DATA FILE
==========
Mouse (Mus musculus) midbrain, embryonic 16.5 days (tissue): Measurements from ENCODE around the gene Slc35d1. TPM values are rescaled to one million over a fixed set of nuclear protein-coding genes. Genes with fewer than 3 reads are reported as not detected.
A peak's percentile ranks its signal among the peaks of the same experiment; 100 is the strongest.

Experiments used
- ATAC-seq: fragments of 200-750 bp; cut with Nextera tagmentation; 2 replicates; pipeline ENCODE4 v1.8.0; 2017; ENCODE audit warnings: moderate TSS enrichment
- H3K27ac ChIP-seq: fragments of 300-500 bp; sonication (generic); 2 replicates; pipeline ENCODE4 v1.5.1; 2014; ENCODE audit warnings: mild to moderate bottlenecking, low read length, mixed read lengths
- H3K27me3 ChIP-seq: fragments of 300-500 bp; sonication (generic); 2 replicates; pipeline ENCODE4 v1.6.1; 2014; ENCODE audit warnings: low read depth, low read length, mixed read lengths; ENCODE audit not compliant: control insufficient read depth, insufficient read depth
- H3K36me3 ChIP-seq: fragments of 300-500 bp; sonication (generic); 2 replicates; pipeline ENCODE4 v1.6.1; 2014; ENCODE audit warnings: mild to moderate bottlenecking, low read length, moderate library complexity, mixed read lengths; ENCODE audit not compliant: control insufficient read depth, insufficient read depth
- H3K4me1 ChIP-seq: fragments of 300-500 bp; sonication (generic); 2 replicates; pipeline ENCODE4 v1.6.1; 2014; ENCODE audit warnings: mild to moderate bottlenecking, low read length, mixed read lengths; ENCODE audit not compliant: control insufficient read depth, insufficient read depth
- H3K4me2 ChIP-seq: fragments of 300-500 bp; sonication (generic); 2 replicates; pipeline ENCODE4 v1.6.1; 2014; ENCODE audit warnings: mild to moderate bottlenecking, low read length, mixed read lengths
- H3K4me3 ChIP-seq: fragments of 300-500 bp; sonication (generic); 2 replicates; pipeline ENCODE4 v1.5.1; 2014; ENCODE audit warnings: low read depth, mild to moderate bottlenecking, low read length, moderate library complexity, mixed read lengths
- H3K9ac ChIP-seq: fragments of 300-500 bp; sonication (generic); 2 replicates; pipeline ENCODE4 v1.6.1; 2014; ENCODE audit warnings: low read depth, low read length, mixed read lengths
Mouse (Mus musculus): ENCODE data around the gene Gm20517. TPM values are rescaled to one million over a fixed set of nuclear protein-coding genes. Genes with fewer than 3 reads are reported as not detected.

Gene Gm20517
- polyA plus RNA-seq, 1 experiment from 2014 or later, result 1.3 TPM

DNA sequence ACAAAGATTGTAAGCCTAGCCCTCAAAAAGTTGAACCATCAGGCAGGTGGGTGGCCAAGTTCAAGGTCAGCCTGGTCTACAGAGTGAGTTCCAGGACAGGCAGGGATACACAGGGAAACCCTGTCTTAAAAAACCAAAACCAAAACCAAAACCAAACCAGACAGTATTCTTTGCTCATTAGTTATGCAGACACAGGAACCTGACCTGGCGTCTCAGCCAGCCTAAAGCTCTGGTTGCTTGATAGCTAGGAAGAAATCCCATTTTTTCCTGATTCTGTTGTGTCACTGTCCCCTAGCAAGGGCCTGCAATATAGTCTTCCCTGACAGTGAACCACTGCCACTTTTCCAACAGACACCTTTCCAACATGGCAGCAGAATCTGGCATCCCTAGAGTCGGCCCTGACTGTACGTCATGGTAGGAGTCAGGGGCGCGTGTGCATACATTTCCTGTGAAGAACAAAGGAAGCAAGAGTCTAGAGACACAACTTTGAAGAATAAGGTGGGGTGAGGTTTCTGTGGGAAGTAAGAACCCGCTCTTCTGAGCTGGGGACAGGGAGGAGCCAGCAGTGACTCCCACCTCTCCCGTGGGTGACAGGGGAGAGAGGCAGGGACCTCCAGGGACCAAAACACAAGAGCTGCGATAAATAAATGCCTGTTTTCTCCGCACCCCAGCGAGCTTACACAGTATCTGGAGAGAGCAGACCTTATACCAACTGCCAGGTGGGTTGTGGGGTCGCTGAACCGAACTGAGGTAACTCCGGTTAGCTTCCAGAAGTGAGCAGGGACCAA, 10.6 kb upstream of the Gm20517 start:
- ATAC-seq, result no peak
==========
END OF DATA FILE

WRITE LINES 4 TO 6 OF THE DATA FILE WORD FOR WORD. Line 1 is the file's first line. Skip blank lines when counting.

- ATAC-seq: fragments of 200-750 bp; cut with Nextera tagmentation; 2 replicates; pipeline ENCODE4 v1.8.0; 2017; ENCODE audit warnings: moderate TSS enrichment
- H3K27ac ChIP-seq: fragments of 300-500 bp; sonication (generic); 2 replicates; pipeline ENCODE4 v1.5.1; 2014; ENCODE audit warnings: mild to moderate bottlenecking, low read length, mixed read lengths
- H3K27me3 ChIP-seq: fragments of 300-500 bp; sonication (generic); 2 replicates; pipeline ENCODE4 v1.6.1; 2014; ENCODE audit warnings: low read depth, low read length, mixed read lengths; ENCODE audit not compliant: control insufficient read depth, insufficient read depth